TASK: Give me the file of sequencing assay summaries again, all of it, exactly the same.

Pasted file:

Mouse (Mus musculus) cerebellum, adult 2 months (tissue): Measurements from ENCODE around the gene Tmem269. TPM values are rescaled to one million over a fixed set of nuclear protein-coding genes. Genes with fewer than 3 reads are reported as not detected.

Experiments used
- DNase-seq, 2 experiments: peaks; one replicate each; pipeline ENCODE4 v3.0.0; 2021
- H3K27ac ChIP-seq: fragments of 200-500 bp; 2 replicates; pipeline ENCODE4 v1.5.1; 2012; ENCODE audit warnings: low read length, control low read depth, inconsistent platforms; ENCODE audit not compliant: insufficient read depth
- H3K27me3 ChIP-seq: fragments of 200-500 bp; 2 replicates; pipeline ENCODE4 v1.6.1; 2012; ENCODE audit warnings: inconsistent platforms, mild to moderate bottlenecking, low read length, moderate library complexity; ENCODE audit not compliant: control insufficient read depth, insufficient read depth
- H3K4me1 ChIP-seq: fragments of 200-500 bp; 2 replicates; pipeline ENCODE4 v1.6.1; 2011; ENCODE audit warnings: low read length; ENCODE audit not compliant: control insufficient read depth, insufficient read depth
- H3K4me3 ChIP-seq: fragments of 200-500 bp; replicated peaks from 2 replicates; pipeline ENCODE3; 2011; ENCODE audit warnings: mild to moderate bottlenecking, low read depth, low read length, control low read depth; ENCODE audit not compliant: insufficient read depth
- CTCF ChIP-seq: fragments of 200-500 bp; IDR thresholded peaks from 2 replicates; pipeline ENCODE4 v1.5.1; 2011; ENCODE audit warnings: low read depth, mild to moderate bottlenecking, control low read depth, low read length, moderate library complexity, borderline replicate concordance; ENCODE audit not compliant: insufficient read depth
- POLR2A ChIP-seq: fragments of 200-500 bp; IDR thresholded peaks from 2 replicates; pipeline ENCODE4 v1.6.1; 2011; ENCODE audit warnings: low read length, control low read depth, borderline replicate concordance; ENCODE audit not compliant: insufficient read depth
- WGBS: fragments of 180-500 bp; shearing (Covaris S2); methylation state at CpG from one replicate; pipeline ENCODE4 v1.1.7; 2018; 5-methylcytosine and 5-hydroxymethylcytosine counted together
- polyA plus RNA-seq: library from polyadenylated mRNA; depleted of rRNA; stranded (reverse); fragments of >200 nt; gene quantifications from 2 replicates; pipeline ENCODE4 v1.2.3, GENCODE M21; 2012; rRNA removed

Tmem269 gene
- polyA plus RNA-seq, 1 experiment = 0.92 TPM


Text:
Mouse (Mus musculus) cerebellum, adult 2 months (tissue): Measurements from ENCODE around the gene Tmem269. TPM values are rescaled to one million over a fixed set of nuclear protein-coding genes. Genes with fewer than 3 reads are reported as not detected.

Experiments used
- DNase-seq, 2 experiments: peaks; one replicate each; pipeline ENCODE4 v3.0.0; 2021
- H3K27ac ChIP-seq: fragments of 200-500 bp; 2 replicates; pipeline ENCODE4 v1.5.1; 2012; ENCODE audit warnings: low read length, control low read depth, inconsistent platforms; ENCODE audit not compliant: insufficient read depth
- H3K27me3 ChIP-seq: fragments of 200-500 bp; 2 replicates; pipeline ENCODE4 v1.6.1; 2012; ENCODE audit warnings: inconsistent platforms, mild to moderate bottlenecking, low read length, moderate library complexity; ENCODE audit not compliant: control insufficient read depth, insufficient read depth
- H3K4me1 ChIP-seq: fragments of 200-500 bp; 2 replicates; pipeline ENCODE4 v1.6.1; 2011; ENCODE audit warnings: low read length; ENCODE audit not compliant: control insufficient read depth, insufficient read depth
- H3K4me3 ChIP-seq: fragments of 200-500 bp; replicated peaks from 2 replicates; pipeline ENCODE3; 2011; ENCODE audit warnings: mild to moderate bottlenecking, low read depth, low read length, control low read depth; ENCODE audit not compliant: insufficient read depth
- CTCF ChIP-seq: fragments of 200-500 bp; IDR thresholded peaks from 2 replicates; pipeline ENCODE4 v1.5.1; 2011; ENCODE audit warnings: low read depth, mild to moderate bottlenecking, control low read depth, low read length, moderate library complexity, borderline replicate concordance; ENCODE audit not compliant: insufficient read depth
- POLR2A ChIP-seq: fragments of 200-500 bp; IDR thresholded peaks from 2 replicates; pipeline ENCODE4 v1.6.1; 2011; ENCODE audit warnings: low read length, control low read depth, borderline replicate concordance; ENCODE audit not compliant: insufficient read depth
- WGBS: fragments of 180-500 bp; shearing (Covaris S2); methylation state at CpG from one replicate; pipeline ENCODE4 v1.1.7; 2018; 5-methylcytosine and 5-hydroxymethylcytosine counted together
- polyA plus RNA-seq: library from polyadenylated mRNA; depleted of rRNA; stranded (reverse); fragments of >200 nt; gene quantifications from 2 replicates; pipeline ENCODE4 v1.2.3, GENCODE M21; 2012; rRNA removed

Tmem269 gene
- polyA plus RNA-seq, 1 experiment = 0.92 TPM